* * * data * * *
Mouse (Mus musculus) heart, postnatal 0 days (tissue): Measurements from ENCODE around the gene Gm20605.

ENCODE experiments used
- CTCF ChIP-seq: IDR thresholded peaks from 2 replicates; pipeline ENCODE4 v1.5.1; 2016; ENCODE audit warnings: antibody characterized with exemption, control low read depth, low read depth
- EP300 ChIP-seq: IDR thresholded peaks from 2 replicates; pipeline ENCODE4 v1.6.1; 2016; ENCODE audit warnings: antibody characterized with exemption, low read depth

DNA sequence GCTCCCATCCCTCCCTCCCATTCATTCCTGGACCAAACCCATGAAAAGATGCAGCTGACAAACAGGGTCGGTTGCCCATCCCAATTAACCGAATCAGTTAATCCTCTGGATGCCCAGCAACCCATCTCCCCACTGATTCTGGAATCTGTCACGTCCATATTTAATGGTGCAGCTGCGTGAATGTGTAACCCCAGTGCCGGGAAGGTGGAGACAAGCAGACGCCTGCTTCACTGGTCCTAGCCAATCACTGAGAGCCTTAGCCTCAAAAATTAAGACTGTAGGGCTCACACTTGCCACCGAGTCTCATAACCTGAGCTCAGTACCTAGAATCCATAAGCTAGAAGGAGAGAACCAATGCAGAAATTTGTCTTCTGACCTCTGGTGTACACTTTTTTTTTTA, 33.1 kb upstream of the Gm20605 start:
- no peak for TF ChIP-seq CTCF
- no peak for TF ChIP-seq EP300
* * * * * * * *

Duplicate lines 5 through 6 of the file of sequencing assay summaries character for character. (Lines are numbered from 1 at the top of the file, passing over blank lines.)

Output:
DNA sequence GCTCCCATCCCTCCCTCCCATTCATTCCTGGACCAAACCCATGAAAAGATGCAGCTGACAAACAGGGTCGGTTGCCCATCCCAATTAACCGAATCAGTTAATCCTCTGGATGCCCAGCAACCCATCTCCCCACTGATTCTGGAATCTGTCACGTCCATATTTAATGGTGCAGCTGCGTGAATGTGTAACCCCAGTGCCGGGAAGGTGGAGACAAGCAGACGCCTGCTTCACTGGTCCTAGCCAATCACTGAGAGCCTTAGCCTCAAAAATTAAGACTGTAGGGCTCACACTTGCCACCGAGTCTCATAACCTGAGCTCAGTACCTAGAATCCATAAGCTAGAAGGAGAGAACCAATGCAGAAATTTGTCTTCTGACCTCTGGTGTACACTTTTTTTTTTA, 33.1 kb upstream of the Gm20605 start:
- no peak for TF ChIP-seq CTCF